One February I was taking a walk on Crane Beach in Ipswich, Massachusetts. It's a long beach with high sand dunes behind the beach. As I approached the end of the beach I saw something white partially buried in the sand. At first I thought it was going to be a plastic shopping bag but as I got closer I could tell that the white was feathery. I assumed I was about to see the remains of a gull. However to my surprise it turned out to be a snowy owl.
I pulled the dead owl out of the sand and dusted her off. As soon as I pulled the owl out and brushed her off I could see that she was so white and beautiful. She had shiny white feathers with a lot of black bars. The feathers were soft. The neck was floppy but the rest of the bird looked intact other than its lifeless condition. The body was cold but not yet stiff. It was so light. The owl did not look starved but she appeared so weightless for her size.
I wondered what had happened to her. After some time examining her, I guessed at a broken neck, either from a hawk attack or a storm. If hawk, why was she so intact or not pulled apart? Perhaps she had been slammed to the ground by the strong wind of a gale. We had had one a few days before. But she seemed too freshly dead for the gale to have been the answer to her demise.
As I held her I began to wonder what to do with her. I was gladly all alone on the end of the beach. No one had seen me find her. Should I take her to the beach headquarters where they might examine her and notify an interested wildlife expert? Should I bury her in the sand? I did not want others to find her. I felt she deserved to be respected and was afraid she might not be.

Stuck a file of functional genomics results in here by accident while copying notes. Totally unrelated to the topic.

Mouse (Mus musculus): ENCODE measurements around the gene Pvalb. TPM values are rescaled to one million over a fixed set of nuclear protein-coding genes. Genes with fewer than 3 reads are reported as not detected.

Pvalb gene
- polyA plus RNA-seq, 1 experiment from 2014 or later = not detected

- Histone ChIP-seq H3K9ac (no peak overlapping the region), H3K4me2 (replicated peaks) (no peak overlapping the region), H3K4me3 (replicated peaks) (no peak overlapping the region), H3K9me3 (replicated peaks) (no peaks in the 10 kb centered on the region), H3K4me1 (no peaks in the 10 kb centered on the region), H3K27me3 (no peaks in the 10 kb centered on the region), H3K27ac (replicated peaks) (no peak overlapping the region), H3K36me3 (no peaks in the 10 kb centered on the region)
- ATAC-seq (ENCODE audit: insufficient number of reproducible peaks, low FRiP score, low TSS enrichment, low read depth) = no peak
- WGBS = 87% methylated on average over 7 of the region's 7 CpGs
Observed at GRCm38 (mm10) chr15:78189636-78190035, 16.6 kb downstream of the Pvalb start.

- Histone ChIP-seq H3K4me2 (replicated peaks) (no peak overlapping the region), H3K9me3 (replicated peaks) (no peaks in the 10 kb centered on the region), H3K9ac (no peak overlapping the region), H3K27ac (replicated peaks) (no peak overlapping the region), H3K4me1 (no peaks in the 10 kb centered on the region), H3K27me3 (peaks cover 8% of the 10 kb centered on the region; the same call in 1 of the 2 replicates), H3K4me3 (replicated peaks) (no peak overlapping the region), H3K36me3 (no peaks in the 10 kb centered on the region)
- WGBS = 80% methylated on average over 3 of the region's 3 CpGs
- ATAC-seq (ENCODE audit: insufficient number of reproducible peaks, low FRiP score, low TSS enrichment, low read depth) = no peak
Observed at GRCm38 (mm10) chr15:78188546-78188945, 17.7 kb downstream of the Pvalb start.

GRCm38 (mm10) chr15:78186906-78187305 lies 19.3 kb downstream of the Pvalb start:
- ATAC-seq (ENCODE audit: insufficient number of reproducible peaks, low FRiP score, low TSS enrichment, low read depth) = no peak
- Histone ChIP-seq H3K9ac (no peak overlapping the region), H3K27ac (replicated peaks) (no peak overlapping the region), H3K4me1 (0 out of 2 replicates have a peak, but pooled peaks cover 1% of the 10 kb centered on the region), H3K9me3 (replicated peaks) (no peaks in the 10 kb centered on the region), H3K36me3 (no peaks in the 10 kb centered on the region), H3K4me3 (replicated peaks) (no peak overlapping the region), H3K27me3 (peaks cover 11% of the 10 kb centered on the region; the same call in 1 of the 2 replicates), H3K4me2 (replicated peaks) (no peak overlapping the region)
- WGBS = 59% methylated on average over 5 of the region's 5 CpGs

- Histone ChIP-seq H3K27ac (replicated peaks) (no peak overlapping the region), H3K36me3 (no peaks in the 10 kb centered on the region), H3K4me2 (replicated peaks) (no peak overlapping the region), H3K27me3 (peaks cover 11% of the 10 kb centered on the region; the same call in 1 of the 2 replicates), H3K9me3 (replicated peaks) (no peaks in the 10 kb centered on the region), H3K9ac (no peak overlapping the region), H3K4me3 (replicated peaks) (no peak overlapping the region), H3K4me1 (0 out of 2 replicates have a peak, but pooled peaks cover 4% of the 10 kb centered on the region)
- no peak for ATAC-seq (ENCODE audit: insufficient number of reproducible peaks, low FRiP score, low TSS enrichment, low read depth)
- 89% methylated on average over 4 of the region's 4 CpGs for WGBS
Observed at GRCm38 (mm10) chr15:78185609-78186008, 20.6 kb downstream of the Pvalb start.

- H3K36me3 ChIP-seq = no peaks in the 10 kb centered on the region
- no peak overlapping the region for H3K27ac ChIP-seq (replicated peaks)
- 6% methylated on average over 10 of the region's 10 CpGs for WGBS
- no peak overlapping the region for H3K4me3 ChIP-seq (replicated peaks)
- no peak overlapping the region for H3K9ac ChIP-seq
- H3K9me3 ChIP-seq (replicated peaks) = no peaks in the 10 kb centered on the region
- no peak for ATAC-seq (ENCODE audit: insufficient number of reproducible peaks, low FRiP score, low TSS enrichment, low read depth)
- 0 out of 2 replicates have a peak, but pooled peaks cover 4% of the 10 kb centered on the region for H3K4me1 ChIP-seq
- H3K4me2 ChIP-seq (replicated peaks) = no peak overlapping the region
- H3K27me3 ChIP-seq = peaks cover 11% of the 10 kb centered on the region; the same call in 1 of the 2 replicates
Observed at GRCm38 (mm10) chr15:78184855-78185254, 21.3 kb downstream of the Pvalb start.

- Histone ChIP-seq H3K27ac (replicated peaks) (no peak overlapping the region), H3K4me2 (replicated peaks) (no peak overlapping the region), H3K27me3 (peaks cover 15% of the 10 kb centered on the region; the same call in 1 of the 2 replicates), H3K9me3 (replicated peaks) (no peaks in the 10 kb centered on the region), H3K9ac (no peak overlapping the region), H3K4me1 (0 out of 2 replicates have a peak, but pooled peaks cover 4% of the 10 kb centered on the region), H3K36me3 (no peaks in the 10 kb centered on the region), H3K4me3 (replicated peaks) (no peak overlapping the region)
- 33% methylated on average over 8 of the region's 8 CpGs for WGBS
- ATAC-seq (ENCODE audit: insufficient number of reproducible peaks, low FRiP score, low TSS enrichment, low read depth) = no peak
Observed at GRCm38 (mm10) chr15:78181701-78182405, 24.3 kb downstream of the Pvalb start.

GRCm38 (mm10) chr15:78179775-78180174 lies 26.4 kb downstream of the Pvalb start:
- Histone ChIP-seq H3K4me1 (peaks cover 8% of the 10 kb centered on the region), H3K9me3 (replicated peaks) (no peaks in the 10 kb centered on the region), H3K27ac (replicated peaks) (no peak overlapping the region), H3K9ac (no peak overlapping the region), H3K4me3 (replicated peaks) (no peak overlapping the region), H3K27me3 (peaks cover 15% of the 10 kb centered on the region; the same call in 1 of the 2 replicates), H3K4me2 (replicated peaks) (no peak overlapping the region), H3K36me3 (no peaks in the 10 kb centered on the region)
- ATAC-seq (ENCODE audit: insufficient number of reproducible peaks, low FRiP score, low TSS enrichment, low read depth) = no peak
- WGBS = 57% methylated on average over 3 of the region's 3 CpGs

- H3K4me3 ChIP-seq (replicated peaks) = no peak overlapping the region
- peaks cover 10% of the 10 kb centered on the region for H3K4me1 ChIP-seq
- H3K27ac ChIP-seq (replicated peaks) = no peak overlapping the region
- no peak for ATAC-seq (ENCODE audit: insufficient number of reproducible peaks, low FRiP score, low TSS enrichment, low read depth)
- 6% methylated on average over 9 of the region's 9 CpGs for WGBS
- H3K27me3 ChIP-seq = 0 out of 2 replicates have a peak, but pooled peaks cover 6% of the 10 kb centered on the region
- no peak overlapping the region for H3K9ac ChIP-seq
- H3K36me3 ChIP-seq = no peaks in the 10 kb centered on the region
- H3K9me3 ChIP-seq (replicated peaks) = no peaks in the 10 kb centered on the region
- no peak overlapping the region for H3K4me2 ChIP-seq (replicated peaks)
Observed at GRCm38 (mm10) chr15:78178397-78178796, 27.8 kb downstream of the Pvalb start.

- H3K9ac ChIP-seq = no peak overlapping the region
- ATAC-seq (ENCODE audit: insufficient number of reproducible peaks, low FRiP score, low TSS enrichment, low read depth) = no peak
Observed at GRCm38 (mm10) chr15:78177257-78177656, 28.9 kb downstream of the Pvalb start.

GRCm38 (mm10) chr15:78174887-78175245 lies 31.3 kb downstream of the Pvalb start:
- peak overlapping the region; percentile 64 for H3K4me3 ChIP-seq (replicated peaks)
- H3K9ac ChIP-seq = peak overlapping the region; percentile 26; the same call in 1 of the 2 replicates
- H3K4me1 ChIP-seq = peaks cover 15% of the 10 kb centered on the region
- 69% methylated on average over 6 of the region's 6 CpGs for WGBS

As I was contemplating what to do, with the owl in my arms, stroking her feathers, I felt eyes upon me. Some one was watching me. I had a real sense that a pair of eyes was on my back. Some one was in the dunes behind me, watching me holding this dead owl.
As I turned around to look into the dunes for the spying eyes, I saw a flash of white at the top of a nearby dune. And sure enough as I looked up, there behind the watching eyes, was a whiter and slightly smaller snowy owl. He was looking right at me. He looked fully alert and focused on what I was doing. I realized at that moment what I was doing was hanging on to his dead mate.
Wow. It was a clear moment to me that I needed to put her body down and leave him in peace with his mate's remains. I tucked her behind a dune where he could still see her and get to her easily. I placed her where she would not likely be seen by other February beach combers. Then I left them.
As I walked away I turned around once and saw him flying down off his dune towards where I had left his missus. He probably knew what had happened to her. He would know more than I how to honor and respect her death. Perhaps the sand that had partially covered her body when I found her had been placed there by him and not by the wind. This was his moment not mine.